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Why Paid Media Account Structure is So Important

Do you remember the last ad you clicked on? In a world of unlimited choices, only the most relevant ad earns your click. We as marketing professionals pour so much time and effort into our creative, only for users to pass us by in a sea of options. We know we have what users are looking for, but if they aren’t clicking on our ads, how are we going to drive conversions and generate revenue? Further, how will we gather data that will allow us to improve our ads without insights into their performance? There’s a plethora of data available on which to base adjustments and make decisions in digital media- there are 8.5 billion Google searches per day, 15% of which are unique. To give our ads the best chance to stand out from the noise, it’s important we start with the basics.

The Google Ads Account Structure Framework

Let’s start with an overview of the way your Google paid media account is set up.
  1. Account: This is where your business information such as billing, user permissions, and more are kept.
  2. Campaign: Campaigns live in your Google Ads account and are how you will advertise your business solutions or offers throughout the Google network. Your campaigns are where your ad groups are housed.
  3. Ad Group: Inside of your campaigns are your ad groups. Your ad groups are where keywords that you want to target with relevant ads will be housed.
  4. Keyword: Keywords are found within your ad groups, and they determine how your ads will be displayed. When someone searches for something on Google that is relevant to your keywords, Google will display your ad. The best practice is to have 1 to 20 tightly themed keywords within each ad group.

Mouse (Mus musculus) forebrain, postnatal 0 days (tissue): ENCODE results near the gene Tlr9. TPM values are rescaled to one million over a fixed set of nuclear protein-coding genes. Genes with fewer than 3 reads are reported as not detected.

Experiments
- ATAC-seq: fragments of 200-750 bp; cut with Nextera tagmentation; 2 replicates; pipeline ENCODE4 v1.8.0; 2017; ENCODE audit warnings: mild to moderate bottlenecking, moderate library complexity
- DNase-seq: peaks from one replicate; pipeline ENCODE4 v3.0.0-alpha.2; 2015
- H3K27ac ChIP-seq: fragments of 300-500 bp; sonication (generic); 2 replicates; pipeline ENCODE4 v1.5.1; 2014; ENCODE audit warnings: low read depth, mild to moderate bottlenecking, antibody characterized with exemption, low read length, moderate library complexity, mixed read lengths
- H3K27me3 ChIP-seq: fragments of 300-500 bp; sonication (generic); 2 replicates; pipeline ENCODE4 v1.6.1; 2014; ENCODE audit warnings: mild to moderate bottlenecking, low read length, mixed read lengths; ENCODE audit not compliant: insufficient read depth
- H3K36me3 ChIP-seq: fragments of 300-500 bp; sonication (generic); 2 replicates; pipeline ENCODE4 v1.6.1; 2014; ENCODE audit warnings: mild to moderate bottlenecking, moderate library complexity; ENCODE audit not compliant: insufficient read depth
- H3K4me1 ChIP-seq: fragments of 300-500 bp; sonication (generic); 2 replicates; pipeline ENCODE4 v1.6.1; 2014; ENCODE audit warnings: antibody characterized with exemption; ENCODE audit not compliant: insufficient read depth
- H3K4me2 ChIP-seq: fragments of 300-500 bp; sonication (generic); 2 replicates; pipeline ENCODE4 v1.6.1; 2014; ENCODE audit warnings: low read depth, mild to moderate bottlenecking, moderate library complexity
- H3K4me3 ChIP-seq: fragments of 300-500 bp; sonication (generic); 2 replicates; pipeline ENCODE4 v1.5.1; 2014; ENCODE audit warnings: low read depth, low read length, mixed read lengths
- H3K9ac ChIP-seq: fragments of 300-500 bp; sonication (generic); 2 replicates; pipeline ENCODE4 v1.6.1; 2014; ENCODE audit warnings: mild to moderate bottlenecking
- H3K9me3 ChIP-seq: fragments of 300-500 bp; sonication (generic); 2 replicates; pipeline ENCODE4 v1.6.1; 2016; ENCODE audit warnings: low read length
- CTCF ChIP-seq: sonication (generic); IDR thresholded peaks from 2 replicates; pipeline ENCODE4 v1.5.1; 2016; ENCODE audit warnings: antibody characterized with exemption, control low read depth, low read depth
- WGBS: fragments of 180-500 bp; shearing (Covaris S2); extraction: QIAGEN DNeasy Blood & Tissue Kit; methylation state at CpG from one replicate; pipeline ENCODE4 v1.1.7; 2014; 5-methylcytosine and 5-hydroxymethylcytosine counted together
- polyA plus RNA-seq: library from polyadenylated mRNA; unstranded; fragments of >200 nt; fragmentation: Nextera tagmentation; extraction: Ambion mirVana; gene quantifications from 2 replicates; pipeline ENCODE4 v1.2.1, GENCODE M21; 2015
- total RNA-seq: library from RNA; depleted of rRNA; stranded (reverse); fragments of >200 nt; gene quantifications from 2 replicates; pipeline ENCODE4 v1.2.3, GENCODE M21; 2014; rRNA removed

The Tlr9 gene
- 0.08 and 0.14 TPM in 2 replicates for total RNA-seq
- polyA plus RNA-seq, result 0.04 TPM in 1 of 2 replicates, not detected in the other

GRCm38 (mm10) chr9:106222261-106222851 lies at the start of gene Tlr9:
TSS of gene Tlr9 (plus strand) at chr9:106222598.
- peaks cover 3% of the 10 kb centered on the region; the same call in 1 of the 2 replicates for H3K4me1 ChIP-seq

5. Ads:This is the text copy or other creative (image, graphic, video, etc) that Google will display when the keywords you are targeting are relevant to a search query. It is good practice to have two to three ads per ad group to test for optimization.
  6. Landing Page:When someone clicks on your ad this is the page that Google will send them to. Each ad group can only have one landing page. The best practice is to align your landing page to the search query intent.

Other Important Terms

Search Query: word or phrase a user types into search box. Ad Rank: value used to determine where ads are shown on a page relative to other ads. Ad rank = quality score * bid

Why is Google Ads Account Structure Important?

Google wants to provide users the best possible experience, which means that Google wants to show a user the most relevant ad possible. The better aligned your ads are to a search query, the higher the likelihood of it appearing and getting clicks: clicks that generate revenue for Google (since you pay per click) and you (because a click is a predecessor to a conversion). Your ad relevance is highly impacted by your account structure. How you organize your campaigns, ad groups, keywords, ads, and landing pages will help Google understand themes in your account. This makes it easy to serve your ads to the right audience and customize ads to better reflect the audience’s search queries.